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While Egypt’s grinding traffic choked the capital, my luxury riverboat chugged upstream on the ancient Nile River, oblivious to the chaos. The mission: to escape the crowds in Cairo and explore gems in the region known as Upper Egypt. Our weeklong journey started in Aswan with a four-day cruise to Luxor on Sonesta Cruise Collection’s Moon Goddess and ended with some rest and relaxation along the Red Sea coastline in Soma Bay.
Each historic site I toured seemed to contain mystery and wonder. At Kom Ombo, we disembarked and walked a short distance to Temple of Kom Ombo, a double temple dedicated to two gods: Sobek, a crocodile, and Horus, a falcon. A new air-conditioned museum showcases a huge collection of crocodile mummies inscribed with English plaques.
Not to miss near Aswan is the Temple of Philae, a UNESCO World Heritage Site dedicated to Isis, the goddess of love. The temple rests on an island in Lake Nasser, so guests arrive by boat and then enter the grand entrance, which is flanked by a courtyard of stone columns. Look for historic graffiti, vestiges of the 19th century British infantry.
At Edfu, I took a buggy into town and then wandered throughout Egypt’s best-preserved and most complete temple, the Temple of Edfu. I entered the dark inner sanctum and saw exquisite hieroglyphs, all devoted to Horus.
Luxor is best enjoyed over several days, as the city showcases a vast collection of Egyptian antiquities in such places as the Luxor Museum, the Valley of the Kings, Karnak Temple and Luxor Temple.
The city has introduced a fabulous LED light system illuminating the Avenue of the Sphinxes and is excavating the entire avenue, which will reconnect the Karnak and Luxor temples. Historic sites are continually being renovated on the east and west banks. And visitors will be pleased to find that the world’s most famous boy king, King Tut, has recently returned to Tomb KV62 at the Valley of the Kings.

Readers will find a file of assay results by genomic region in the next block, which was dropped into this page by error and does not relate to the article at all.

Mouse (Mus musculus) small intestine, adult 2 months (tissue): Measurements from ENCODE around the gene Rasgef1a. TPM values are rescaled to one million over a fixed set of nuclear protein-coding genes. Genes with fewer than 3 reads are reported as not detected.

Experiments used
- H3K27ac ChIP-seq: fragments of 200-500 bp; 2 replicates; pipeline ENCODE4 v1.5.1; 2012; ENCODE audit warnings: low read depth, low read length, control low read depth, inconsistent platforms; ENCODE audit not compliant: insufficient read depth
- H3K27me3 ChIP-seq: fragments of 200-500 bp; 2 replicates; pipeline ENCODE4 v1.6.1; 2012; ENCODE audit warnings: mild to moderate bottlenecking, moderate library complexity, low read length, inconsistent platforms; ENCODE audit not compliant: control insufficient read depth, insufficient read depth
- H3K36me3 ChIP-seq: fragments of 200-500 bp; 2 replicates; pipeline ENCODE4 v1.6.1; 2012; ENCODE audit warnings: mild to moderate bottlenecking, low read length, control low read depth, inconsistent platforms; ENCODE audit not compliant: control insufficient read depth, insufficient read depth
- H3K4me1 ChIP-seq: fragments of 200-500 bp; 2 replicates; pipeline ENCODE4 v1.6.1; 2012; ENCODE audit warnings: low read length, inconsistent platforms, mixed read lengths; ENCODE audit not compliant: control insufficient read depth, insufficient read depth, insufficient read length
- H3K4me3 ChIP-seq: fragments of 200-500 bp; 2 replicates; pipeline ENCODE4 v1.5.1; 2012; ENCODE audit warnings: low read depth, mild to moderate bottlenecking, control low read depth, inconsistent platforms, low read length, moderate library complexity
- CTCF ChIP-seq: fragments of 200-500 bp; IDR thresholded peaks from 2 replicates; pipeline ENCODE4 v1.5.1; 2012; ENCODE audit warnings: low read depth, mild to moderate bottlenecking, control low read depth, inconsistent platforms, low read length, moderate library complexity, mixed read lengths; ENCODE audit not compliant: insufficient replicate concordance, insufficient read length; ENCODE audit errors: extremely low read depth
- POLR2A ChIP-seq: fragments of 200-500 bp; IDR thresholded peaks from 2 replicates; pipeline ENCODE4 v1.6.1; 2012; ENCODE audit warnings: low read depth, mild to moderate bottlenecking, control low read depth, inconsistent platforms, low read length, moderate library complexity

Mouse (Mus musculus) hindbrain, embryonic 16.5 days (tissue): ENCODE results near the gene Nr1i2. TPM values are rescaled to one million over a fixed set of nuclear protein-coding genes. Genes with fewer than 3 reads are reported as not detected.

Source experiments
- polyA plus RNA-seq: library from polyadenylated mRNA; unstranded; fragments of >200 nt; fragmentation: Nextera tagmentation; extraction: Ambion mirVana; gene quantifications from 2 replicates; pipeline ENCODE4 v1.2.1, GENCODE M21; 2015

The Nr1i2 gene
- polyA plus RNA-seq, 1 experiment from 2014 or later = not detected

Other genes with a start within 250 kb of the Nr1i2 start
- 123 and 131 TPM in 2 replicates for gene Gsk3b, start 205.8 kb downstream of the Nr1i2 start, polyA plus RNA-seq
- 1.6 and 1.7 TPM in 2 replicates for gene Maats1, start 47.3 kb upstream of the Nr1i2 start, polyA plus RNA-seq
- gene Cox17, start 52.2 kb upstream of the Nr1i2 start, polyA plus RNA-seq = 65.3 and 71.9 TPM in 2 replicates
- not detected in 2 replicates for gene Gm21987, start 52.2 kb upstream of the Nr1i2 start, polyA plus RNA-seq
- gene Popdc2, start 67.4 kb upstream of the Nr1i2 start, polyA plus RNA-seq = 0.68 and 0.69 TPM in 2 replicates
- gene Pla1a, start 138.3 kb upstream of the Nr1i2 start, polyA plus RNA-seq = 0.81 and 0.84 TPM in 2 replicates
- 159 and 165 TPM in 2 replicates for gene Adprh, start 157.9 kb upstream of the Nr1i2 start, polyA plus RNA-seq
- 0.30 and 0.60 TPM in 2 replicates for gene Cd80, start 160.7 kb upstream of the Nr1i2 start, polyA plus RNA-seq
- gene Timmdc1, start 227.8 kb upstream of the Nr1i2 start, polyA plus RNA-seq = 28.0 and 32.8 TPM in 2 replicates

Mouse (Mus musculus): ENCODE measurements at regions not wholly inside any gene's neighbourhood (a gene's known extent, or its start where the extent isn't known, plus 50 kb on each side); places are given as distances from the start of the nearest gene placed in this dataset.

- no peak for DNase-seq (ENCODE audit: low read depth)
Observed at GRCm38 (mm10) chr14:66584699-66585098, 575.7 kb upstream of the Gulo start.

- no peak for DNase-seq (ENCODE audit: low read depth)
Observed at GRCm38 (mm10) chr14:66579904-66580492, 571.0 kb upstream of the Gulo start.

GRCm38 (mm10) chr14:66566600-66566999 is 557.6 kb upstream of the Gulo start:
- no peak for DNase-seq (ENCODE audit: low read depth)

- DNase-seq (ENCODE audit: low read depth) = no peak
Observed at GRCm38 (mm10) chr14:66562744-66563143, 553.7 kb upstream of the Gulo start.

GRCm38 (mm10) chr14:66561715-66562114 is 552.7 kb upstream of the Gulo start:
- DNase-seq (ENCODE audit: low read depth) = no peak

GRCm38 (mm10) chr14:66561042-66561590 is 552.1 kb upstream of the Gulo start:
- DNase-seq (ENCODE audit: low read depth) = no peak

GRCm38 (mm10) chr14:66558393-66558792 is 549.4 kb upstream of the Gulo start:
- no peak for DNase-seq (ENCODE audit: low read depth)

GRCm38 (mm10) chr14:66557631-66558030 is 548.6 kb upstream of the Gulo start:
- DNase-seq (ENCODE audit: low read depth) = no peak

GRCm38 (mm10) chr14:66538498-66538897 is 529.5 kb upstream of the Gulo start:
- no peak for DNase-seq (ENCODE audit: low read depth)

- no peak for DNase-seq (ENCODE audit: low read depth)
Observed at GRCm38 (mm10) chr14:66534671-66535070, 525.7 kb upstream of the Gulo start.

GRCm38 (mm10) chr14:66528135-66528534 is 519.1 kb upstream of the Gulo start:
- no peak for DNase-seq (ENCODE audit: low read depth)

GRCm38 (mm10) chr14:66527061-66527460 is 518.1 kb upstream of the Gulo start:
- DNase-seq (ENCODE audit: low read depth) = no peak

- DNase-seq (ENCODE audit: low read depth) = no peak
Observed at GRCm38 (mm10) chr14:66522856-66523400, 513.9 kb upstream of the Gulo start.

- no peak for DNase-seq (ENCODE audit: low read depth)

A two-hour drive from Luxor, Soma Bay is a resort community touting Kempinski, La Residence, Robinson Club and Sheraton properties, as well as The Breakers Diving and Surfing Lodge. Insiders call this side of the Red Sea “Egypt’s best-kept secret,” and now visitors departing from Luxor can bask in this man-made paradise thanks to the newly opened desert highway for buses.
Guests staying at any of the five properties have access to the peninsula’s diversions. Among them is The Cascades, an 18-hole Gary Player-designed championship golf course, and The Cascades Spa and Thalasso, a member of the Leading Spas of the World. Adventurers can get their kicks kite surfing at the 7BFT Kite House, where the 2013 and 2014 African Kite Racing Championships were held. Nevertheless, the only diversions I required during my Soma Bay stay were the beach and a chance to watch the sun set over the Red Sea Mountains.
Getting There: EgyptAir, a Star Alliance member, offers daily nonstop service except on Mondays and Wednesdays from JFK to Cairo, Egypt. Guests can change planes for a one-hour connecting flight to Luxor.
Where to Stay: A nod to Ancient Egypt, the 326-room Sheraton Soma Bay Resort resembles Karnak Temple and is loaded with statues of sphinxes. Ample activities and dining options include restaurants, snack bars and bars. A standard room begins at approximately $180 per night.
Where to Eat: Guests staying at Sheraton Soma Bay Resort can sample off-site dining options with Soma Bay’s dine-around program. Hop on a free shuttle and head to La Residence des Cascades, a Leading Hotel of the World member, and choose from intimate a la carte dinners, or visit the gourmet buffet at L’Albatros.